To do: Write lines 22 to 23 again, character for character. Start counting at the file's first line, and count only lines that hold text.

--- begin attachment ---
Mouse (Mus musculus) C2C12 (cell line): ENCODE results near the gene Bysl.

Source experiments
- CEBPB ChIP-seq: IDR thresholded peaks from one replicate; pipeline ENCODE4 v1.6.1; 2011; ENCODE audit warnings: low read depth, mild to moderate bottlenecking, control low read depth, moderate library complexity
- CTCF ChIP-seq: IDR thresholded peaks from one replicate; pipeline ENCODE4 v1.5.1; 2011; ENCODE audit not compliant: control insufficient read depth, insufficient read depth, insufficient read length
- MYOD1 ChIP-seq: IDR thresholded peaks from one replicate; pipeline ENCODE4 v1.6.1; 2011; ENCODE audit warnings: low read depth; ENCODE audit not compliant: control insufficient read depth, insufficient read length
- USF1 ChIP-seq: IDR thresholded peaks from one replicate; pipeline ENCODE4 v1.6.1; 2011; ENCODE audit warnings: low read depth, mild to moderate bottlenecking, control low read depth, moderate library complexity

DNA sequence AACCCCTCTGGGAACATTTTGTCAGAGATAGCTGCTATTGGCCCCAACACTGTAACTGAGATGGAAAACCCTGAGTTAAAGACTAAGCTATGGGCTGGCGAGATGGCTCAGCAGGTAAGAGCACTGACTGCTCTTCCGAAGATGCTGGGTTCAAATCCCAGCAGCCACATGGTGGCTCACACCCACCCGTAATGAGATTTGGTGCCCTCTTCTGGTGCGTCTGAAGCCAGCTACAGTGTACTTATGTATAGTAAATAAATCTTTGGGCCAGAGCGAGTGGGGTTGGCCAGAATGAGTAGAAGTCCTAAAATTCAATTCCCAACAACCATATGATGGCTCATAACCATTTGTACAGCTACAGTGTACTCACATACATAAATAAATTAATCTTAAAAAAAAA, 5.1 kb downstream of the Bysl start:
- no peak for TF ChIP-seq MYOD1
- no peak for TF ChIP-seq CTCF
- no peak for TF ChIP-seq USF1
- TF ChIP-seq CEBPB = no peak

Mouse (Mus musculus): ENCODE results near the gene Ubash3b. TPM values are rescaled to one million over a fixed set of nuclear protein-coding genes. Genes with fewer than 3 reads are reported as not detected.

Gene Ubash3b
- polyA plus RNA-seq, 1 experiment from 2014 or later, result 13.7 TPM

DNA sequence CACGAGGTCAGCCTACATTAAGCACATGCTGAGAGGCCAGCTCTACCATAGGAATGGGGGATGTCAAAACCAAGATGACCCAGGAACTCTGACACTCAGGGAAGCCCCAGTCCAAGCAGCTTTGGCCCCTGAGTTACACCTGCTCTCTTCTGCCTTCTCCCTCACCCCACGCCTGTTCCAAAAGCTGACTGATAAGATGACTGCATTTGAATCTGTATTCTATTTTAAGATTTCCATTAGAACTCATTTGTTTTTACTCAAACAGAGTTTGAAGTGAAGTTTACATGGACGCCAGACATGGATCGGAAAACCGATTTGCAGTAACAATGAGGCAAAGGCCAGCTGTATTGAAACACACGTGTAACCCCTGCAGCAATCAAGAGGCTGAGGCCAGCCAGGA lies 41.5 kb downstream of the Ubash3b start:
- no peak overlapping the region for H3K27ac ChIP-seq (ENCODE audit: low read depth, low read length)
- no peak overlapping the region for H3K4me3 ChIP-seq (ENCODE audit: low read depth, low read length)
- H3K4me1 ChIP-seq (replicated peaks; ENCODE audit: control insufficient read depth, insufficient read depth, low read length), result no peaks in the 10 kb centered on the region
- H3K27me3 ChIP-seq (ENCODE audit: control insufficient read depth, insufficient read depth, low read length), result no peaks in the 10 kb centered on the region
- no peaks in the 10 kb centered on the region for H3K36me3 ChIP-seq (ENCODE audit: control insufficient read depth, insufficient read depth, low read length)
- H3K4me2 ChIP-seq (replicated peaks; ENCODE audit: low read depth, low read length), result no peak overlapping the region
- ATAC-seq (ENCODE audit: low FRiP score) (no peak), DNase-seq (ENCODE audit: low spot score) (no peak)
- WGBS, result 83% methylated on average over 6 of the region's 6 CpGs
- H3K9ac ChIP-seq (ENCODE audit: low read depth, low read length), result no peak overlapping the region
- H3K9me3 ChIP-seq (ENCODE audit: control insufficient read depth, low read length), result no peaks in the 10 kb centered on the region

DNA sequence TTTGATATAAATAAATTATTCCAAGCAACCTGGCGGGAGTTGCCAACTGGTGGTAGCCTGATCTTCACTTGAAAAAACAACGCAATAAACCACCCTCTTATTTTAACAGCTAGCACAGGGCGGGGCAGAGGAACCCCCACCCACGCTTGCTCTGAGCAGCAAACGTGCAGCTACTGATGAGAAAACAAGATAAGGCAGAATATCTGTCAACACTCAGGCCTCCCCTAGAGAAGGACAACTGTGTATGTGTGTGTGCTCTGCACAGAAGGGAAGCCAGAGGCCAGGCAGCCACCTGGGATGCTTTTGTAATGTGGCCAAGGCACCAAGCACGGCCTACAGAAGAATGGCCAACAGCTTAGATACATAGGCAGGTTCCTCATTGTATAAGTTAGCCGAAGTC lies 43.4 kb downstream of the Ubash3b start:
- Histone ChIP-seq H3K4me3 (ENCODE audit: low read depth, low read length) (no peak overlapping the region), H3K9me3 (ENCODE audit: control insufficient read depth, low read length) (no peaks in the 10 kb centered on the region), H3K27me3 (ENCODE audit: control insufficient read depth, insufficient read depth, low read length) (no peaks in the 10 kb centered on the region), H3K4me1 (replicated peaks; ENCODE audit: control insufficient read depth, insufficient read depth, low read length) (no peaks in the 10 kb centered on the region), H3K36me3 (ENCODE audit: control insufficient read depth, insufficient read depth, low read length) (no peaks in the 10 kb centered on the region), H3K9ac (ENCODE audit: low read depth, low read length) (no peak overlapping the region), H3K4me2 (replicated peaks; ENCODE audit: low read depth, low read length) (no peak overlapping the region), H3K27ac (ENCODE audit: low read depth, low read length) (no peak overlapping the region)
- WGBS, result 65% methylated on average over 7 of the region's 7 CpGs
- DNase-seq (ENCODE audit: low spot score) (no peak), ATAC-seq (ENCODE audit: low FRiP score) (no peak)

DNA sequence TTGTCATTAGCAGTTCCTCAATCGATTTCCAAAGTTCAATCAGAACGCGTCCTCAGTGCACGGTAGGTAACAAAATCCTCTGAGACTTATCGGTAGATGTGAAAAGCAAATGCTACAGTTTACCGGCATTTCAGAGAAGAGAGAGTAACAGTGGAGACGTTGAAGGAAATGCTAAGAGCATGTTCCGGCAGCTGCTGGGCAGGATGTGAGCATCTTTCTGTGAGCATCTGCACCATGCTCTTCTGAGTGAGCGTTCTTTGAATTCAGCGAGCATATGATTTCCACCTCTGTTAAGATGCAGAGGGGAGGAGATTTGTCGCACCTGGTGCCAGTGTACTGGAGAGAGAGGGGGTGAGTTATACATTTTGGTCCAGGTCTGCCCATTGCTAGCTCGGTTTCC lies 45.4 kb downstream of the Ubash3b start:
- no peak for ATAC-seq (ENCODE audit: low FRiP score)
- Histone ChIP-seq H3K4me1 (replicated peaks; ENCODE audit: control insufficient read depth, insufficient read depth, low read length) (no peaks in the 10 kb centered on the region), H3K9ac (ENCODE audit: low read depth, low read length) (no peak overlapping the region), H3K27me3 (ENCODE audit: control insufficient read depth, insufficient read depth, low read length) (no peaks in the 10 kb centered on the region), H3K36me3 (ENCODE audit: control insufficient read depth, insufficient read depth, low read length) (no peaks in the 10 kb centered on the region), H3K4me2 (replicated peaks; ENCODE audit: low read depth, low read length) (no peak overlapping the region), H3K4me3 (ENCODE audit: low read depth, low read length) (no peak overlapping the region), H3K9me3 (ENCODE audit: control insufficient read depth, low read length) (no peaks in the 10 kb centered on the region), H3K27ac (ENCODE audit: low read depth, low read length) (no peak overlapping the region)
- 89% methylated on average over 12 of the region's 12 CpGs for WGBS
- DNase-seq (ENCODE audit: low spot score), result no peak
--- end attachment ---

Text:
- ATAC-seq (ENCODE audit: low FRiP score) (no peak), DNase-seq (ENCODE audit: low spot score) (no peak)
- WGBS, result 83% methylated on average over 6 of the region's 6 CpGs